Patience + Quality = Success
It is a great feeling to see your stocks go up and to see your portfolio reach all-time highs. But after two consecutive good years for our clients, 2021 so far has been flat. The start may have been slow, but the outlook remains positive.
Many investors and economists are excited about the next few years for the global economy. One strategist we follow anticipates that 2021 will be the best year for the U.S. economy in over 35 years (https://www.barrons.com/articles/s-p-500-can-keep-rising-credit-suisse-says-thank-earnings-51614109642).
Almost every commodity you can name (oil, copper, lumber etc.) has seen big price movements in anticipation of demand for capital goods. Canada is a major exporter of these inputs, and many expect our economy to grow significantly stronger as a result. This probably explains why the Canadian dollar reached 80 cents last week, its highest price against the U.S. dollar since 2018.
We have almost wrapped up earnings season for the quarter ending December 31, 2020, and the companies we have invested in for our clients have reported very good results almost without exception. In seems likely that corporate America will have a V-shaped recovery in revenue, earnings, and profit margins (http://blog.yardeni.com/2021/02/s-500-earnings-v-shaped-recovery.html). Most of our portfolio companies are on track to report record earnings in 2021 and beyond. So why does it look like stocks are going nowhere and why are we reading so much negative commentary?
It is possible that a lot of the good news that we expect to see in the economy, as well in company results going forward, is already priced into the stock market. Stock markets look forward, not backwards, and the anticipated strong recovery this summer started making stocks move up as long ago as last fall. In addition, as the economy begins to roar back, it is possible that interest rates will continue to climb, which can make stocks seem less attractive versus the safety of bonds and GIC’s.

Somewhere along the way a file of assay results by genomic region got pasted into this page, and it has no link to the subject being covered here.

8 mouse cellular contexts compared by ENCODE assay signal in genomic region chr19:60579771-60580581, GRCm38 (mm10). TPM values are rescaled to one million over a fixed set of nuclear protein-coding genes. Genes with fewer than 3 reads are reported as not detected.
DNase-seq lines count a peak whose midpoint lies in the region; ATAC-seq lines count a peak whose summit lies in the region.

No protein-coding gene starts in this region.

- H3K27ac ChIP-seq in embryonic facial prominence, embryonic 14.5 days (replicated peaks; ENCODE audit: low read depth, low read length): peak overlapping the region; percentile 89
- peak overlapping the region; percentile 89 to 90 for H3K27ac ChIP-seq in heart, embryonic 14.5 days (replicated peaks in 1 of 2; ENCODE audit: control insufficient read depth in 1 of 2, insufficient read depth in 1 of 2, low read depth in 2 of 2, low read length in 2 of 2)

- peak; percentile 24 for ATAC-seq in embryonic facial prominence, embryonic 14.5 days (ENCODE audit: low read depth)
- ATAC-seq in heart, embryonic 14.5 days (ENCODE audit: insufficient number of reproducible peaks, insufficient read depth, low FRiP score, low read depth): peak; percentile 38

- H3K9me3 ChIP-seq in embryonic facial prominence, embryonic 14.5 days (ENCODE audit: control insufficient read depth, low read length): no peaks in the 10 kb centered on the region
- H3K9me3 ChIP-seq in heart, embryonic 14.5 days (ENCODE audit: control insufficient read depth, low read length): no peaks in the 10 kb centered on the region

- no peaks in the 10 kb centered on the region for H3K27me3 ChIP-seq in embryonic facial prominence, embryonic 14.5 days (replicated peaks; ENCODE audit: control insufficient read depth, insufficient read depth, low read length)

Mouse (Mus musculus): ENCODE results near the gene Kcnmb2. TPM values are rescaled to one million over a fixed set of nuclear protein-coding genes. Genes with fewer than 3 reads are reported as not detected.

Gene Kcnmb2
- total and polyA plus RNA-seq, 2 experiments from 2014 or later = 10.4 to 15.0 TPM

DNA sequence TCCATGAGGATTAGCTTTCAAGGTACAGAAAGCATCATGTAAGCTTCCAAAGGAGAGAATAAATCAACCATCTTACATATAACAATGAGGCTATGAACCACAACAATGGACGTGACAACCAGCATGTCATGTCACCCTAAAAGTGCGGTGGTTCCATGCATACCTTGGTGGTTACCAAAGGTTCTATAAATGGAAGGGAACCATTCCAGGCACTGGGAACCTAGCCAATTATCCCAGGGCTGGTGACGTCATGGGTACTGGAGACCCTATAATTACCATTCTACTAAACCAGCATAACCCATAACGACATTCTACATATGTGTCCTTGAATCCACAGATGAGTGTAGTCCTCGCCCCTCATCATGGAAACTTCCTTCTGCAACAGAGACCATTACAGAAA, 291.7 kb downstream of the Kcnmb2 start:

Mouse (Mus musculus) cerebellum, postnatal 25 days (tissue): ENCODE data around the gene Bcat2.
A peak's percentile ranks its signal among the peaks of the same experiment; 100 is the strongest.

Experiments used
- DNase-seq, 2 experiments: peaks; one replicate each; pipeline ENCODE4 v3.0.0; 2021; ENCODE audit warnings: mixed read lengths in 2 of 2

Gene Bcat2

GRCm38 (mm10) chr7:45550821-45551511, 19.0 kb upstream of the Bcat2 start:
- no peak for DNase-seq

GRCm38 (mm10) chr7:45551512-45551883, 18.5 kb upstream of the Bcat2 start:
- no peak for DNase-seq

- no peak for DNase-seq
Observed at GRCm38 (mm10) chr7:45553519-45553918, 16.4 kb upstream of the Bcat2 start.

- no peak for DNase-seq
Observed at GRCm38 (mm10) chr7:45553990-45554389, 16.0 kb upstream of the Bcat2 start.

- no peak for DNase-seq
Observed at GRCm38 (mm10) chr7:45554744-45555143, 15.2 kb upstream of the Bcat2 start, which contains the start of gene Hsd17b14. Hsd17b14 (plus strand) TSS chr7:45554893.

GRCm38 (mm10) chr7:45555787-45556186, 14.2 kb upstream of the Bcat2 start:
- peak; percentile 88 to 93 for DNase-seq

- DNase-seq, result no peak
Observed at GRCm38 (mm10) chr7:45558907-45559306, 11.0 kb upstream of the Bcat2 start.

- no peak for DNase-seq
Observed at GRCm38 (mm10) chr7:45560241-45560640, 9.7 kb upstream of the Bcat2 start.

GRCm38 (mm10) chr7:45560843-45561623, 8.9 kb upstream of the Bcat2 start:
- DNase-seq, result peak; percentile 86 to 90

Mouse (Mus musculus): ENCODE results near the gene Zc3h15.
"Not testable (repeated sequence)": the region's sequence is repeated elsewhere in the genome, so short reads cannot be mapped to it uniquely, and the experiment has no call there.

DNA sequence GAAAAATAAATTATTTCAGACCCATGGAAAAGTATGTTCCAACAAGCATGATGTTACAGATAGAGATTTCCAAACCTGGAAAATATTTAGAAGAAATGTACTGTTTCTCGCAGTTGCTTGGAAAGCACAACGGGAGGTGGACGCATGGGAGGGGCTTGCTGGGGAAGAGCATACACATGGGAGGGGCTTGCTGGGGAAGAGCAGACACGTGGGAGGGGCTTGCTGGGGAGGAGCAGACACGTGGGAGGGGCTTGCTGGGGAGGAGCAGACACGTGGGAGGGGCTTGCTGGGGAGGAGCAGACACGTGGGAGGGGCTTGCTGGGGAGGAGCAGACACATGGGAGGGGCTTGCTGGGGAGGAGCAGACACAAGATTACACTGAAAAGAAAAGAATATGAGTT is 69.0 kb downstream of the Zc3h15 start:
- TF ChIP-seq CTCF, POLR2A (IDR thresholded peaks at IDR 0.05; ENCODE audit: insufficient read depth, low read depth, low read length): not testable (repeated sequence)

Don’t get us wrong. We are extremely bullish on the underlying fundamentals of the companies in our portfolios. From top to bottom, we see many years of growing earnings, share buybacks, increasing dividends and healing balance sheets. The companies most hurt by COVID, like Live Nation, Visa, and Vail Resorts, should see tremendous rebounds, as pent-up consumer demand for experiences and travel should return later this year. The companies that benefitted most by COVID, like Amazon, Apple, and Netflix, should continue to have many years of great growth ahead— the pandemic lockdowns and precautions brought these companies millions of new customers seemingly overnight, and the new habits formed by staying at home will stick. Some of our companies, like Costco and Domino’s Pizza, will indeed see slower growth going forward as consumers emerge from lockdowns. That said, Costco and Domino’s Pizza also won new customers in 2020 and both are on pace to add many more stores over the coming years.
The risk of rising interest rates bears watching, but at the moment the return on most fixed income securities is still negative after accounting for fees, taxes and inflation. If interest rates continue to rise, we are well prepared. Most of the bonds in the Baskin Fixed Income Pool will come due over the next two or three years, giving us ample opportunity to buy new bonds with higher interest rates as our old bonds mature. Also, we have allocated a portion of the portfolio to securities that will benefit directly from rising interest rates, such as floating rate debt and preferred shares.
As always, we cannot predict what will happen with the stock market in the short-term but we are certain that most of your companies are in much better shape today than they were last year at this time. We maintain that patient investors who hold high quality securities will be well rewarded over the long-term. That has always been true in the past, and there is no reason to believe that the future will be any different.
Barry Schwartz, Chief Investment Officer